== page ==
It must be recognised that only a handful of voluntary sector organisations would be in a position to consider bidding as prime contractors for probation services as currently proposed. The larger the contract package areas the more challenging this will be, limiting the potential overall share of the market that voluntary sector organisations are able to achieve. This will likely have the additional impact that contracts will not go to locally based organisations with existing relationships and track records in those areas.
5. Provide opportunities
The voluntary sector provides a wide range of services that support, and are often distinct from, the statutory probation supervision currently delivered by CRCs and the NPS. These services provide wrap around support and respond to changing need so that individuals are able to serve their sentence and go on to desist from crime and live fulfilling lives into the future.
Current Offender Management proposals see a role for the voluntary sector in the design and delivery of Rehabilitation Activity Requirements and Through the Gate (TTG) Services. To gain the confidence of the courts, Rehabilitation Activity Requirements will need to be specified and defined interventions and will bring voluntary organisations closer to an enforcement role than some have previously been in or will be comfortable with.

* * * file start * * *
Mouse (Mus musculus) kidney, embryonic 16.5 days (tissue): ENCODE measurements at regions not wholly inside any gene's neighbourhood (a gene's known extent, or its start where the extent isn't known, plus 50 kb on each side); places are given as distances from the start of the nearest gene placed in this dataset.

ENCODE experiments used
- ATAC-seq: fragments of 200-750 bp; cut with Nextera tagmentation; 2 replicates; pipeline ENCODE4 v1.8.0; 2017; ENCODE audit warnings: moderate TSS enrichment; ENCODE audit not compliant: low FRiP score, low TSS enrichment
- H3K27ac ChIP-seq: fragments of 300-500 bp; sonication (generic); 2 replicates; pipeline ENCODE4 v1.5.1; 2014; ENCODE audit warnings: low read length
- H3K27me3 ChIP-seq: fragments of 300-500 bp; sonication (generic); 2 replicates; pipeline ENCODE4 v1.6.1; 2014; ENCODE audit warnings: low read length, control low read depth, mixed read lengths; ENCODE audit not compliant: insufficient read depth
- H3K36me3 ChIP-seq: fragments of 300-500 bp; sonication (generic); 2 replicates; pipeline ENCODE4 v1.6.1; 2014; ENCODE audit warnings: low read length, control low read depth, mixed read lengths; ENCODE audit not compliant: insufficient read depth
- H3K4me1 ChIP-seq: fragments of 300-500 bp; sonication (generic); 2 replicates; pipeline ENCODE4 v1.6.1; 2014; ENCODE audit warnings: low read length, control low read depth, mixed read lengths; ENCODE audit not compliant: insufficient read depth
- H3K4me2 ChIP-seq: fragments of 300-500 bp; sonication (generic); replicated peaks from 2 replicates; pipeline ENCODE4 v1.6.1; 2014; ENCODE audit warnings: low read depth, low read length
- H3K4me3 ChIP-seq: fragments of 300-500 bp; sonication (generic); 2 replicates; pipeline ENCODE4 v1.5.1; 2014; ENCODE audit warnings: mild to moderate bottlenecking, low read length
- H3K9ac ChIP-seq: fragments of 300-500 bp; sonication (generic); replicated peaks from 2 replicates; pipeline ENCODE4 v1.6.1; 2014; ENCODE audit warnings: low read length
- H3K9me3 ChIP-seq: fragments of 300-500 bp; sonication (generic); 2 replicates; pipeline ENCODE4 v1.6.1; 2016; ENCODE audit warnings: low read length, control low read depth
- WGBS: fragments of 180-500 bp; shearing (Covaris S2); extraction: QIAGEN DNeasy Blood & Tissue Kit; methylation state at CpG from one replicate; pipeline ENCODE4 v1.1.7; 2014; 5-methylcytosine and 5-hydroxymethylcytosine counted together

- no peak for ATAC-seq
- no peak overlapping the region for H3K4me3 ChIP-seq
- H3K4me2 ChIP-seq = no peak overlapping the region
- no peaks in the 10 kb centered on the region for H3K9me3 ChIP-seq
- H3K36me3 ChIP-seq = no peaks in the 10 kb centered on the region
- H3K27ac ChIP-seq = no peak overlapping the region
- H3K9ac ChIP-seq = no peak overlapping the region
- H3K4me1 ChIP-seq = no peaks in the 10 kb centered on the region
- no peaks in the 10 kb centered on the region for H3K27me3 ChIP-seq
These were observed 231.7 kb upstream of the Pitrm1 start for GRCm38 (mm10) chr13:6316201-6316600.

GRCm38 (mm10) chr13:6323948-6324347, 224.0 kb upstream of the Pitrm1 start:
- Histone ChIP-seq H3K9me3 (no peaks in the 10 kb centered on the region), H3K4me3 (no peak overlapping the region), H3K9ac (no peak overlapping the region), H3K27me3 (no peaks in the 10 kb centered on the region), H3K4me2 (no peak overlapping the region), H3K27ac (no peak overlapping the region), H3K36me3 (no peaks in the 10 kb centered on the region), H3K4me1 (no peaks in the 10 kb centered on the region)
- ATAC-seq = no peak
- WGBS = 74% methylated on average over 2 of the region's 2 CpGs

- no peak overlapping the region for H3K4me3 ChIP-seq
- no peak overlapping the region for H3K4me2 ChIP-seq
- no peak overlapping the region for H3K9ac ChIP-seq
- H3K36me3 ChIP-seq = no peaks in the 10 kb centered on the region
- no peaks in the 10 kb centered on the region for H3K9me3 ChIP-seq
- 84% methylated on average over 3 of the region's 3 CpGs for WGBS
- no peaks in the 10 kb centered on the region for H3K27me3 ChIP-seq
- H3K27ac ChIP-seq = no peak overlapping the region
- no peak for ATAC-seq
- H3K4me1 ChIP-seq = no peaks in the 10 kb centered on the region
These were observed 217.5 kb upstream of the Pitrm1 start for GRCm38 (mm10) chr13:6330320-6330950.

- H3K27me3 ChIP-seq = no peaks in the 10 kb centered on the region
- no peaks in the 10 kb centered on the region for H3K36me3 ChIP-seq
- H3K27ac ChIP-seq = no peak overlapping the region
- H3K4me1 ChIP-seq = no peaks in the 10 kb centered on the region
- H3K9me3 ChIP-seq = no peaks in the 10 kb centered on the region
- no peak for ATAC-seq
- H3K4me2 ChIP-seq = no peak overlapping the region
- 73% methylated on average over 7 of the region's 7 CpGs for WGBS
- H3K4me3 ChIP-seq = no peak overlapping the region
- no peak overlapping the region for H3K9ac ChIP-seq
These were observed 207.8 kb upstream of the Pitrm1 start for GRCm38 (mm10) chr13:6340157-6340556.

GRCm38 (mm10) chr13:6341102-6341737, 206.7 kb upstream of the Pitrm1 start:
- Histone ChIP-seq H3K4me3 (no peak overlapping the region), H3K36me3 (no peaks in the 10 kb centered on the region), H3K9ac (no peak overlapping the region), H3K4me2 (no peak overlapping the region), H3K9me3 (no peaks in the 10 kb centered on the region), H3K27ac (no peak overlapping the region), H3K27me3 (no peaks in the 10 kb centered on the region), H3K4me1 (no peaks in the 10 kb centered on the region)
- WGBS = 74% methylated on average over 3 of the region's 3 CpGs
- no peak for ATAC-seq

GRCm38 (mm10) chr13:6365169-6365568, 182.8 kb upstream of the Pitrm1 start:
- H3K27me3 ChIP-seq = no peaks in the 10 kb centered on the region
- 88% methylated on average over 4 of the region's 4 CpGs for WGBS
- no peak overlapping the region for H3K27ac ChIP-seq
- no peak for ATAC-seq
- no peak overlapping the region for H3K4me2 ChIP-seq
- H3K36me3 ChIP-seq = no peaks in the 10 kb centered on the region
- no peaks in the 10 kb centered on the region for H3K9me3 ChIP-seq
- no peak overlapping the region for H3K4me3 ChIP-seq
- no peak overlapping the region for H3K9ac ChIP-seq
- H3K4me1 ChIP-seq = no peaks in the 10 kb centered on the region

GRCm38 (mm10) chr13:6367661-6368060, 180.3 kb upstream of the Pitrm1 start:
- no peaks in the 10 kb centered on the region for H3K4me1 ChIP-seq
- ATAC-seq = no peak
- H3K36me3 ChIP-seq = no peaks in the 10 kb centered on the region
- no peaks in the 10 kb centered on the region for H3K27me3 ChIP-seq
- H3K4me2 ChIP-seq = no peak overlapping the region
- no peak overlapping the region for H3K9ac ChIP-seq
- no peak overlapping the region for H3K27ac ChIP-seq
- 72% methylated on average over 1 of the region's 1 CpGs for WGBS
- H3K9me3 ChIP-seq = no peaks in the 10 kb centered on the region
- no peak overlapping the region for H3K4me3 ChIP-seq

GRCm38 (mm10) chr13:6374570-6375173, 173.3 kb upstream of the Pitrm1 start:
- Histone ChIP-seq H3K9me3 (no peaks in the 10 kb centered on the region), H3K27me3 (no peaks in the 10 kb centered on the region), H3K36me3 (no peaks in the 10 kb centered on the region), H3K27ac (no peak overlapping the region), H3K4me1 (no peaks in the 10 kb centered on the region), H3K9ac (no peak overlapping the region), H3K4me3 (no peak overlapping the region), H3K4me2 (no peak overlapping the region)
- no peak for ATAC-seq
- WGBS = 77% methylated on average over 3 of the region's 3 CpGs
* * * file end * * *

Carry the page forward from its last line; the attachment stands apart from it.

Through the gate services will be delivered in line with the current enhanced specification, which came into effect on 1st April, until year three of the new contracts, at which point the Offender Management in Custody (OMiC) model will be more fully embedded in prisons offering an opportunity to review TTG and better integrate with OMiC. However, voluntary sector involvement in the delivery of the enhanced specification is currently limited and it is disappointing that any significant changes to address the shortfalls of the current model will not be implemented until year three of the new contracts. It is also currently unclear what role is foreseen for the sector beyond year three of the contracts.
There must be opportunities and sufficient resource within and beyond Rehabilitation Activity Requirements for the voluntary sector to design and deliver what they do best - truly flexible, holistic and responsive desistance based services.